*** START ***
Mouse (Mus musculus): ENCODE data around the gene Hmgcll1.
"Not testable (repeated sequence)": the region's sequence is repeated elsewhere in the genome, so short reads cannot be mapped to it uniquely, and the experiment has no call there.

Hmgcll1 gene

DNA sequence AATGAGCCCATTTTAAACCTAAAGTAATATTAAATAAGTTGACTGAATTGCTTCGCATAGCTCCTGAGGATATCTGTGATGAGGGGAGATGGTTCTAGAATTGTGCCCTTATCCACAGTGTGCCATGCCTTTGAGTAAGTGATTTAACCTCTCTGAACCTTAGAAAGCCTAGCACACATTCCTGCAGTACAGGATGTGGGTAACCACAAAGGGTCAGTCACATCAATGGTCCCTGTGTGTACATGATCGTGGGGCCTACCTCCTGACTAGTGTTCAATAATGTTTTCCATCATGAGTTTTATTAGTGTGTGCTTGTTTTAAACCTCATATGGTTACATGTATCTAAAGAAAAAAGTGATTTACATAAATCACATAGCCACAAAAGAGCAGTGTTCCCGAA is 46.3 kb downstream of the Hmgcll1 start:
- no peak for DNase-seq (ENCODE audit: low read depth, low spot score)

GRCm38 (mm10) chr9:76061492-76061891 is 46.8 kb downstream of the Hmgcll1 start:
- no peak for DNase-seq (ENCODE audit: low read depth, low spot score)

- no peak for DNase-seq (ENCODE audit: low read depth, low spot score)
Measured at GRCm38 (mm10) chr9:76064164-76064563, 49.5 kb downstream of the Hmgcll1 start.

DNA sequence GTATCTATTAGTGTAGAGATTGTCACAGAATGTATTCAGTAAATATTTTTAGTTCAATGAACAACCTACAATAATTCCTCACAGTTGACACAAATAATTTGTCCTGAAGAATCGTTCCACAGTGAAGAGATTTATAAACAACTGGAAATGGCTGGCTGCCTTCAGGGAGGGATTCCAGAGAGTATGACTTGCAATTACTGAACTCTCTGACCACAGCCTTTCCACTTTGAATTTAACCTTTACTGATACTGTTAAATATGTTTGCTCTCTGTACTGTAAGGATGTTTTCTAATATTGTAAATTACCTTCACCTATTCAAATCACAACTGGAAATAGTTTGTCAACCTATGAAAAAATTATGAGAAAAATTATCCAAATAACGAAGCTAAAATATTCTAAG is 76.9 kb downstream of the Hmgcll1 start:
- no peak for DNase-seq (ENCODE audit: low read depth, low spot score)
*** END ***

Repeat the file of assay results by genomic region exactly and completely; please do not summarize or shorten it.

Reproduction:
Mouse (Mus musculus): ENCODE data around the gene Hmgcll1.
"Not testable (repeated sequence)": the region's sequence is repeated elsewhere in the genome, so short reads cannot be mapped to it uniquely, and the experiment has no call there.

Hmgcll1 gene

DNA sequence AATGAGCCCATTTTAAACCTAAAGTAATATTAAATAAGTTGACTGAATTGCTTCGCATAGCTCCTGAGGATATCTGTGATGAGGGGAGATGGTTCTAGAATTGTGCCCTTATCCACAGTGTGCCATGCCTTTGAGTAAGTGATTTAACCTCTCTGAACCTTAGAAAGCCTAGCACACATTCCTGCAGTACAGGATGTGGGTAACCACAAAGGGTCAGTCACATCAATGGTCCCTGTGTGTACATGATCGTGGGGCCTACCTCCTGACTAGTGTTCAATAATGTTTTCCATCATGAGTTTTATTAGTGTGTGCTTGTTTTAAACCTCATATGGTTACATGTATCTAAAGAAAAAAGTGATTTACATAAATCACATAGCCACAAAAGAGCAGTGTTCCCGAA is 46.3 kb downstream of the Hmgcll1 start:
- no peak for DNase-seq (ENCODE audit: low read depth, low spot score)

GRCm38 (mm10) chr9:76061492-76061891 is 46.8 kb downstream of the Hmgcll1 start:
- no peak for DNase-seq (ENCODE audit: low read depth, low spot score)

- no peak for DNase-seq (ENCODE audit: low read depth, low spot score)
Measured at GRCm38 (mm10) chr9:76064164-76064563, 49.5 kb downstream of the Hmgcll1 start.

DNA sequence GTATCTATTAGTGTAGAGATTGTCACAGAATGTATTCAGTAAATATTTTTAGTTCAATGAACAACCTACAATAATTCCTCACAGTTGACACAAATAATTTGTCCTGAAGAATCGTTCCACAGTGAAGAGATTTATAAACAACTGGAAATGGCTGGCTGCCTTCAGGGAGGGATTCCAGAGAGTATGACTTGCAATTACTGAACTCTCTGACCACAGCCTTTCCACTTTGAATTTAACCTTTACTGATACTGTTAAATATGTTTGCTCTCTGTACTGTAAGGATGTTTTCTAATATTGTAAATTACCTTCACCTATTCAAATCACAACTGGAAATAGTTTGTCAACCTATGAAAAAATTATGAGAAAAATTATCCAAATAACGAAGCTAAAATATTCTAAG is 76.9 kb downstream of the Hmgcll1 start:
- no peak for DNase-seq (ENCODE audit: low read depth, low spot score)